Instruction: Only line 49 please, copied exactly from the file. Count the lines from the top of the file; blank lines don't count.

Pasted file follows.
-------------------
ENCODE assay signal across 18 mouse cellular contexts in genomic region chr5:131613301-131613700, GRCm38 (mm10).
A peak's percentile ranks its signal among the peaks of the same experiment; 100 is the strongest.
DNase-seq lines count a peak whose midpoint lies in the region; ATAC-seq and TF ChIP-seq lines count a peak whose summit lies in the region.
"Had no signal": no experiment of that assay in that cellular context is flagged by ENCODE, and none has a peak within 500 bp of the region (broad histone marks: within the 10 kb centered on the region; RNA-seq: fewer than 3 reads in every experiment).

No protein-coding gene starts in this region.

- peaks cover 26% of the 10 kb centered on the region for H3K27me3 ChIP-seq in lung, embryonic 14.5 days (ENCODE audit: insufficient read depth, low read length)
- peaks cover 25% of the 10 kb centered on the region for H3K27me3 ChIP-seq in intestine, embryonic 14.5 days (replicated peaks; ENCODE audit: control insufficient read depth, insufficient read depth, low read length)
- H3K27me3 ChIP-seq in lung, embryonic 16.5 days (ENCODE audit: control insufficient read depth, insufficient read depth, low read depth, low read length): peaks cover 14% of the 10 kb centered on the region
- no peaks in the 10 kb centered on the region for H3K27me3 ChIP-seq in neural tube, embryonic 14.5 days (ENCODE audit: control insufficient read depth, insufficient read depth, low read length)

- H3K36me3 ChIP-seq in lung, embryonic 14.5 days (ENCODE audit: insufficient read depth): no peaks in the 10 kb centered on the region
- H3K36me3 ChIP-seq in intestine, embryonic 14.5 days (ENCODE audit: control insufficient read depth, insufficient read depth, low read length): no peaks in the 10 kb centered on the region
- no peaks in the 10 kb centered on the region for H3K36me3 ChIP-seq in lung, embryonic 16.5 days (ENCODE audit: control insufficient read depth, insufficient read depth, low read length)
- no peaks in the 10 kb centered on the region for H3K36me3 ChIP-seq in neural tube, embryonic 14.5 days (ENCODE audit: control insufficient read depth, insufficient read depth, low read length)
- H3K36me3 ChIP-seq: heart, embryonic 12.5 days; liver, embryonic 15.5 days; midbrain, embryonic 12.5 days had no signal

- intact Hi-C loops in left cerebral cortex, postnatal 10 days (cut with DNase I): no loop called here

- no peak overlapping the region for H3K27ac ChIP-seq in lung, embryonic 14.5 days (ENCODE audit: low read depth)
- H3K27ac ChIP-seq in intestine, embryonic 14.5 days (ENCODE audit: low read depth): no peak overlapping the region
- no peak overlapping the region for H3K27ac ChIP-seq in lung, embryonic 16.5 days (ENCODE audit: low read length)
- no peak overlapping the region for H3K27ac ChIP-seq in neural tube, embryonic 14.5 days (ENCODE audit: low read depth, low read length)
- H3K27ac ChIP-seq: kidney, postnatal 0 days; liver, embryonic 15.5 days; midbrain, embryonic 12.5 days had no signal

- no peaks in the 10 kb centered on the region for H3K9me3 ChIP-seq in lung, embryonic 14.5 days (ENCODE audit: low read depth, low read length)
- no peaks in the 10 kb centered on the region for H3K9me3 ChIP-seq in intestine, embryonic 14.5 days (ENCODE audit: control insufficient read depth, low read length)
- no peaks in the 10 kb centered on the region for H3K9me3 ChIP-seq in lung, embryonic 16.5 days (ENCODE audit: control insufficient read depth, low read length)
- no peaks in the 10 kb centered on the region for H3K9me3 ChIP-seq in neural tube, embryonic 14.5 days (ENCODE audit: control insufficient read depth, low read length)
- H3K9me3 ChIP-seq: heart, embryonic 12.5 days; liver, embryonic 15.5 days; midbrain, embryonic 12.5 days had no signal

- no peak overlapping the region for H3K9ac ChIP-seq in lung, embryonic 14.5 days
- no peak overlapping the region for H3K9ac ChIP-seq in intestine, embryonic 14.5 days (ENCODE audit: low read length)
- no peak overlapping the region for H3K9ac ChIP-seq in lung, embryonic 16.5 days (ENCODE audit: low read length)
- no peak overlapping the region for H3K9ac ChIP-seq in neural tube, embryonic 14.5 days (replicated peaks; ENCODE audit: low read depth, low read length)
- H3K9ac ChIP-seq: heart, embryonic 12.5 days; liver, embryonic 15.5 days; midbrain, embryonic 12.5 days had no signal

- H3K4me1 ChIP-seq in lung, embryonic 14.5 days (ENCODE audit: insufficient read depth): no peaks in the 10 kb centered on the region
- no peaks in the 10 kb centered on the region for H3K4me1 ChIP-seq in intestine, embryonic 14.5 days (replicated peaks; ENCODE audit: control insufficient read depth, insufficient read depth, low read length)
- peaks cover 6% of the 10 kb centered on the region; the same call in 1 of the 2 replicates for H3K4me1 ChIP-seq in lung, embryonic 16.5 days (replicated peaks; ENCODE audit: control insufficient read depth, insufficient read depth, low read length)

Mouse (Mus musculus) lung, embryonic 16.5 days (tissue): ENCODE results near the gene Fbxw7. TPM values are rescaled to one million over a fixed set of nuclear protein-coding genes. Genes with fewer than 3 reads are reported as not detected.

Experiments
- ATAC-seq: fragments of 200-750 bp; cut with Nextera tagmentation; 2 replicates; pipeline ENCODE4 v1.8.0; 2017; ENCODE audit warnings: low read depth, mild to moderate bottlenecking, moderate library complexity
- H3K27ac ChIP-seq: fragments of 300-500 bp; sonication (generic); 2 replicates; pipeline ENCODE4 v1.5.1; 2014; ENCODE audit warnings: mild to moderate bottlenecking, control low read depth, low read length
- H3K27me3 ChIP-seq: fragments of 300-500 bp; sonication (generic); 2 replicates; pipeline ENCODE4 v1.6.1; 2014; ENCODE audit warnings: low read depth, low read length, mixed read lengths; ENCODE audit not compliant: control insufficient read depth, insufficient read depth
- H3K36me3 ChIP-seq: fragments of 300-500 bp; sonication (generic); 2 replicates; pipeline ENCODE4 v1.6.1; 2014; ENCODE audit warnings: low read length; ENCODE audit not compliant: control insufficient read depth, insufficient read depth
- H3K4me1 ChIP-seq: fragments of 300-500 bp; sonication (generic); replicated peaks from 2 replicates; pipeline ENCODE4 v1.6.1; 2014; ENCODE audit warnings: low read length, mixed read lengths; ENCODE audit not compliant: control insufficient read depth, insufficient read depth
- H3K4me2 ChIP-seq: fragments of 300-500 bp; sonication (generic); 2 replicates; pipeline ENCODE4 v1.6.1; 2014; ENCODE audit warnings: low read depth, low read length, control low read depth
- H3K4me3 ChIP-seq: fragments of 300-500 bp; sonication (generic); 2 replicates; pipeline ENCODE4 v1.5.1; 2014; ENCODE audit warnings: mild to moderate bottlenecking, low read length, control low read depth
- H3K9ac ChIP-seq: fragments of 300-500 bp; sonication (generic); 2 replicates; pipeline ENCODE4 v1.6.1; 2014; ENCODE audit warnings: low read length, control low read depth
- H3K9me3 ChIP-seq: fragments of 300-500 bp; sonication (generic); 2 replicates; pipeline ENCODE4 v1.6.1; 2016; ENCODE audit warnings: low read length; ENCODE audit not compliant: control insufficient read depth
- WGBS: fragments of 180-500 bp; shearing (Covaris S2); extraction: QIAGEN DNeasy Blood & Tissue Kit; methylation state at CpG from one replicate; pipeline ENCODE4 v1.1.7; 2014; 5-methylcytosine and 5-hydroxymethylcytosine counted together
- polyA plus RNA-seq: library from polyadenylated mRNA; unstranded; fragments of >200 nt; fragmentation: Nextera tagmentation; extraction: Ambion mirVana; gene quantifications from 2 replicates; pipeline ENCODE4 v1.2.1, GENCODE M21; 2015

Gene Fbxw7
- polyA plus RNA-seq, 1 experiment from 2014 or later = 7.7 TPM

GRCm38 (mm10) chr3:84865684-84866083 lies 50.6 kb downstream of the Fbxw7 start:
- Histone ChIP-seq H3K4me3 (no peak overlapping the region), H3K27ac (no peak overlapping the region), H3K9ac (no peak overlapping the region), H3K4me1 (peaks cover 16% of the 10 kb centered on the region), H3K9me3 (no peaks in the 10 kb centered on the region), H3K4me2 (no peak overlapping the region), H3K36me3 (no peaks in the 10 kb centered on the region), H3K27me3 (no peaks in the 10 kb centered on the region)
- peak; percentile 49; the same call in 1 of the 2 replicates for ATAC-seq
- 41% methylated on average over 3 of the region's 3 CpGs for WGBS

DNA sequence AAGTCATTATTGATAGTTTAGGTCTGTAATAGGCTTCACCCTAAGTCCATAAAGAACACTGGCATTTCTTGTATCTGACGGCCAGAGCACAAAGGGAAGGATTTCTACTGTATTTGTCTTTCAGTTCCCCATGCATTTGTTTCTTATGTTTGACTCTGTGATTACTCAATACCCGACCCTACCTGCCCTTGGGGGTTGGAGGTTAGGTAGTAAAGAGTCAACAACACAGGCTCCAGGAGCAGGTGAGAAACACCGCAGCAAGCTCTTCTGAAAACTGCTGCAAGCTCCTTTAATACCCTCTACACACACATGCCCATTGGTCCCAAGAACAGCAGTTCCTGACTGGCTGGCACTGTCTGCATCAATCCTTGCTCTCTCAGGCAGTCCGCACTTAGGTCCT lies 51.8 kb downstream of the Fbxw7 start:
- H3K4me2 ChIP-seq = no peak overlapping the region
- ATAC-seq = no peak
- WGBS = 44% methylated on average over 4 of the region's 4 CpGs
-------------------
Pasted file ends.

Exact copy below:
GRCm38 (mm10) chr3:84865684-84866083 lies 50.6 kb downstream of the Fbxw7 start: